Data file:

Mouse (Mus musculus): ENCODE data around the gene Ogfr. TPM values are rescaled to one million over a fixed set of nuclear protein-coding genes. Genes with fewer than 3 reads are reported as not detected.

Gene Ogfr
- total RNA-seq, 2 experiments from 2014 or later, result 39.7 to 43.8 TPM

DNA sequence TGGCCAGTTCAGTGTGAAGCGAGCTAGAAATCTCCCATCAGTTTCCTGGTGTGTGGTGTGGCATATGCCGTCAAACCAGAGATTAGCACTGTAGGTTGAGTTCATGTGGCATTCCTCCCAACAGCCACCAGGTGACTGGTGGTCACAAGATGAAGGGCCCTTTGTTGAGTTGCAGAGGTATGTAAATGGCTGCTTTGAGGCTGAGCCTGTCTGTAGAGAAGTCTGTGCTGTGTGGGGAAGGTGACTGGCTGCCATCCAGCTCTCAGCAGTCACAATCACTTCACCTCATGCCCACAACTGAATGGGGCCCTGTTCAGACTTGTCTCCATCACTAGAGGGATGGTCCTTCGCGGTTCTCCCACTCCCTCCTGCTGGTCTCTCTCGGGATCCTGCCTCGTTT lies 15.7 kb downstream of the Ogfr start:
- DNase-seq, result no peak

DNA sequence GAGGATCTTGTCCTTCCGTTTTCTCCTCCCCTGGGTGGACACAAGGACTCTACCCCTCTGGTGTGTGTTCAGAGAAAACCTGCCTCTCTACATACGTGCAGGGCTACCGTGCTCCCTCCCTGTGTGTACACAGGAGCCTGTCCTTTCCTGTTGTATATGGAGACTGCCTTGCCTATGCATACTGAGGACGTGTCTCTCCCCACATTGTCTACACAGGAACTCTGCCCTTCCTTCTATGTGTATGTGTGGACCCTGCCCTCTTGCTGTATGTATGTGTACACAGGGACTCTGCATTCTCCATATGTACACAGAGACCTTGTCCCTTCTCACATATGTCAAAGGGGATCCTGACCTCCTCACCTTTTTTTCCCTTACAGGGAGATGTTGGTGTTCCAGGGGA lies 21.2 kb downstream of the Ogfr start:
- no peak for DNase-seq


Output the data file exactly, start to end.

Mouse (Mus musculus): ENCODE data around the gene Ogfr. TPM values are rescaled to one million over a fixed set of nuclear protein-coding genes. Genes with fewer than 3 reads are reported as not detected.

Gene Ogfr
- total RNA-seq, 2 experiments from 2014 or later, result 39.7 to 43.8 TPM

DNA sequence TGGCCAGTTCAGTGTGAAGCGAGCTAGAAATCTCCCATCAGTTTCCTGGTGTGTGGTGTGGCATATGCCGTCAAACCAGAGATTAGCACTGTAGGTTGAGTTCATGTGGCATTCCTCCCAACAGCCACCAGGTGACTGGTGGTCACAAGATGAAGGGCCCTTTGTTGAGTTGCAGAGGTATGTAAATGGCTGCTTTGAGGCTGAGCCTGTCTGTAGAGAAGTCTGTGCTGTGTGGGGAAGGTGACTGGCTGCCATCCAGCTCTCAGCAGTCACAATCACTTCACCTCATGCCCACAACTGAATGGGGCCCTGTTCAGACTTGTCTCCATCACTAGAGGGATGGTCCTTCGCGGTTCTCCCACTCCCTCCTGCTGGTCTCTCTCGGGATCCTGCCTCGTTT lies 15.7 kb downstream of the Ogfr start:
- DNase-seq, result no peak

DNA sequence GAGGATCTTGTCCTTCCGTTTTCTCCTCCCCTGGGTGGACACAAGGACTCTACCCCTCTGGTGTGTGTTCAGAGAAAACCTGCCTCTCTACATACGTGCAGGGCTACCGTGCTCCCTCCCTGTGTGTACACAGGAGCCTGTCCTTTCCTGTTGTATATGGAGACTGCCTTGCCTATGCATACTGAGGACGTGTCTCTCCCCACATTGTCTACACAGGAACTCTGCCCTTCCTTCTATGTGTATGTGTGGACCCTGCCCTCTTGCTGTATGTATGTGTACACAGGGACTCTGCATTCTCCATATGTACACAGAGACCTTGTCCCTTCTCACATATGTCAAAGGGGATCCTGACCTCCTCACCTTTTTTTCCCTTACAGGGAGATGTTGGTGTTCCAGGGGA lies 21.2 kb downstream of the Ogfr start:
- no peak for DNase-seq